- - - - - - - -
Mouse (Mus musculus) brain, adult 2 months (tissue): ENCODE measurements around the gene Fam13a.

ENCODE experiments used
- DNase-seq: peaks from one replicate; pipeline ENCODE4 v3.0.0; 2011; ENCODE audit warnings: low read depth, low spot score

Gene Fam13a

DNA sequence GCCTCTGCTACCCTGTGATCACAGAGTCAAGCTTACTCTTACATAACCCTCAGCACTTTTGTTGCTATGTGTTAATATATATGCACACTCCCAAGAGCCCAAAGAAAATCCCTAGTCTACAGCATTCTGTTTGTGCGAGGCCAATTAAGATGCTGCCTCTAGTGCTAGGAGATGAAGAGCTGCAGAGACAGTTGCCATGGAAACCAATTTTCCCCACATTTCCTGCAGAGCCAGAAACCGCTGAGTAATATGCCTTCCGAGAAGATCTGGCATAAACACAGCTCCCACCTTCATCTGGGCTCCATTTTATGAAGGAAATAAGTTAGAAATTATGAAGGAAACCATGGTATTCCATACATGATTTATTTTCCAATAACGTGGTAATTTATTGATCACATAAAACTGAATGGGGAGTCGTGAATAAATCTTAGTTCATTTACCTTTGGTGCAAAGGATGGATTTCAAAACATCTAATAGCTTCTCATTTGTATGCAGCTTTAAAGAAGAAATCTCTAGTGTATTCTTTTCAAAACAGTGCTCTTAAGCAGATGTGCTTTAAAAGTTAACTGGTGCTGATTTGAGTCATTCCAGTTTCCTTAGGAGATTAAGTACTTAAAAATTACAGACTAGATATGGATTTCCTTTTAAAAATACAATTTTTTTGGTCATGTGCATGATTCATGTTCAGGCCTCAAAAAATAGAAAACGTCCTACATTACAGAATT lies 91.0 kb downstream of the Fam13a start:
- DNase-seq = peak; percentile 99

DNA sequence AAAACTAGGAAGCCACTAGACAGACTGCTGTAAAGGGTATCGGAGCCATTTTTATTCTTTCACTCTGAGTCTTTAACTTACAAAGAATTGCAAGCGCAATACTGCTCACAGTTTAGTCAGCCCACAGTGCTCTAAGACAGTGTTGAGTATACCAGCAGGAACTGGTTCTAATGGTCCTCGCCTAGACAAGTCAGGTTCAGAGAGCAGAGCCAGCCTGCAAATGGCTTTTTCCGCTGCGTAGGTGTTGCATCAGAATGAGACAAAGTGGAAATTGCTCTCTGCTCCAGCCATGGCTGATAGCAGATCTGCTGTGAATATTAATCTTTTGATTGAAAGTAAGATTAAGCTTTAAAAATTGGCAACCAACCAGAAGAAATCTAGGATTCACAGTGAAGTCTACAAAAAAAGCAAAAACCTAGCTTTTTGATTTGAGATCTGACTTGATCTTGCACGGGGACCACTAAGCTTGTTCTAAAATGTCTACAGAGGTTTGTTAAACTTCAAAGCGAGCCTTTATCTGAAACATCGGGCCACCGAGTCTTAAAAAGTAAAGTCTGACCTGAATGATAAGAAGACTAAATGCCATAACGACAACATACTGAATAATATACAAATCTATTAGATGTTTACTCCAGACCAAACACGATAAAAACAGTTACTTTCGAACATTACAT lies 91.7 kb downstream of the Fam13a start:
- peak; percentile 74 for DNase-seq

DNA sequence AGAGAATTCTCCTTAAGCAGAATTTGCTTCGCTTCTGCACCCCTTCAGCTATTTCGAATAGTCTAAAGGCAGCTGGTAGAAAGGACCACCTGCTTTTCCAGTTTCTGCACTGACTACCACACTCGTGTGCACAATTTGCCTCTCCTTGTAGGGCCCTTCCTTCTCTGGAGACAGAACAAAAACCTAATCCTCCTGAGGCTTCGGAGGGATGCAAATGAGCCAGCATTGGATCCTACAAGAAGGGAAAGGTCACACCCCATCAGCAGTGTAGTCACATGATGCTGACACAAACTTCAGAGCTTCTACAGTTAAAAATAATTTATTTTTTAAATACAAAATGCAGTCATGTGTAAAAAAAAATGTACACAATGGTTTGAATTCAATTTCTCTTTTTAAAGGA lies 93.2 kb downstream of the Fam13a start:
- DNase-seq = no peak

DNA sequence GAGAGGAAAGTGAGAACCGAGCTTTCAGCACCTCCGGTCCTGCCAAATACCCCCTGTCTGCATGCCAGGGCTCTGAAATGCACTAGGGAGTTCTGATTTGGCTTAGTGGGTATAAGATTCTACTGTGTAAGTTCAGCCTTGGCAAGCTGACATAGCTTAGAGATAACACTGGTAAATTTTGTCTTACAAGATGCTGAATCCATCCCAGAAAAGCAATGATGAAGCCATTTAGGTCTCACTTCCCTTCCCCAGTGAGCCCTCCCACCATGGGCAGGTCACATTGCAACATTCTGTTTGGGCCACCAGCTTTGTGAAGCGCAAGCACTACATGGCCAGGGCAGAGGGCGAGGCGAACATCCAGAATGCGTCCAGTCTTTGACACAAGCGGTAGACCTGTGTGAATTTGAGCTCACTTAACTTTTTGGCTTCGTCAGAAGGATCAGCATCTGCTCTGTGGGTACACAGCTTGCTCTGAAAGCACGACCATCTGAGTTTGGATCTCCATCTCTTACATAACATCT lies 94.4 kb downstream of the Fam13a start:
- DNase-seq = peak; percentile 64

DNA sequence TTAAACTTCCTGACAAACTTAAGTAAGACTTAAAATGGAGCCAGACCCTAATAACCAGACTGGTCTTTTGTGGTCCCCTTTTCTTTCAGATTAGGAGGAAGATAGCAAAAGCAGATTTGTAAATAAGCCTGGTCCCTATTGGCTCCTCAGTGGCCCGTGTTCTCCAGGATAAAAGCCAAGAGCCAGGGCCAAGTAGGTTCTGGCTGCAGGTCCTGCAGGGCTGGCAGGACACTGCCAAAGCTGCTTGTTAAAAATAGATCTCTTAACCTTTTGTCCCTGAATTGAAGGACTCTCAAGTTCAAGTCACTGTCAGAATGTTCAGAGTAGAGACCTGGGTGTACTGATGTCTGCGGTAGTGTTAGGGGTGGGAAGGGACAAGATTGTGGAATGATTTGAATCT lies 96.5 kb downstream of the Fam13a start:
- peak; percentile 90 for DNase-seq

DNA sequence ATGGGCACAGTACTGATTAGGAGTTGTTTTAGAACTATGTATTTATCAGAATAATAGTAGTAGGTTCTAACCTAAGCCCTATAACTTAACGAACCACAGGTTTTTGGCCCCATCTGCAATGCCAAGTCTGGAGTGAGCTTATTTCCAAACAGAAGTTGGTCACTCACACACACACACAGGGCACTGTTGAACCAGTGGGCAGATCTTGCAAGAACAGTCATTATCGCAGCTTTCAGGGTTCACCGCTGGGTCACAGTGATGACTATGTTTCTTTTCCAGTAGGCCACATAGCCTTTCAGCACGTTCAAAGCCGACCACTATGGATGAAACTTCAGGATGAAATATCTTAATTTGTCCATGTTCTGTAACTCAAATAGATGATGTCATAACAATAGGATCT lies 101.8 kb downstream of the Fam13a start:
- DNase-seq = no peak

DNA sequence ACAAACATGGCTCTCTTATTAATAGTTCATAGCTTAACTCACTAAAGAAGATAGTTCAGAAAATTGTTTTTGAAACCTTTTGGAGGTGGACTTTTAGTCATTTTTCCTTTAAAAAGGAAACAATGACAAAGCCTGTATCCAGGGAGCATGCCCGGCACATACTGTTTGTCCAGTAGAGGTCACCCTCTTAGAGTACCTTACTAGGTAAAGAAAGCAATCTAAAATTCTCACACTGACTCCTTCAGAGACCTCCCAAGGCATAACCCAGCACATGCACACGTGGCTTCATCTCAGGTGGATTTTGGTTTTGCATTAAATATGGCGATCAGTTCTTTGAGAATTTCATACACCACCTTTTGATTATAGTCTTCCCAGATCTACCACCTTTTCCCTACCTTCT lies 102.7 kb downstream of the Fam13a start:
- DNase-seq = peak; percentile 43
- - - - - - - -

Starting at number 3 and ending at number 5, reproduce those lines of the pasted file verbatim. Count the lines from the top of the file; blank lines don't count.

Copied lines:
- DNase-seq: peaks from one replicate; pipeline ENCODE4 v3.0.0; 2011; ENCODE audit warnings: low read depth, low spot score

Gene Fam13a

DNA sequence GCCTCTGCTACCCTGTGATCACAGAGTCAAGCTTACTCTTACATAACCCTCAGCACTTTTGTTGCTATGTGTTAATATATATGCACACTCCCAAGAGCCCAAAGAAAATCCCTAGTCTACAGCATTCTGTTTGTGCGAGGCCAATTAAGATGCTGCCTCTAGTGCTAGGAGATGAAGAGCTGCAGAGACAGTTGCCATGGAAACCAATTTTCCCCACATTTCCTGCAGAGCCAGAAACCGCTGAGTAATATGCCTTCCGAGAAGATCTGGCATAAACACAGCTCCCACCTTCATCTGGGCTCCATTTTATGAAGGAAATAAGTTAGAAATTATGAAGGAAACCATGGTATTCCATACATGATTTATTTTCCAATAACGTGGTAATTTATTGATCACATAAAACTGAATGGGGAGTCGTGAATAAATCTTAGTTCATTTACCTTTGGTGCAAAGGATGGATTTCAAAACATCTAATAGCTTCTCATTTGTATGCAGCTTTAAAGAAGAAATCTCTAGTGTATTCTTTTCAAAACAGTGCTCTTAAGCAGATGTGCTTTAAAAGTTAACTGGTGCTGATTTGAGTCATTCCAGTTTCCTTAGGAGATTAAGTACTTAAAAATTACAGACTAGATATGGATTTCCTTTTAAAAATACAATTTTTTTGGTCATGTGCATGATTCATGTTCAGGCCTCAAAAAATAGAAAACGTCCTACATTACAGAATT lies 91.0 kb downstream of the Fam13a start: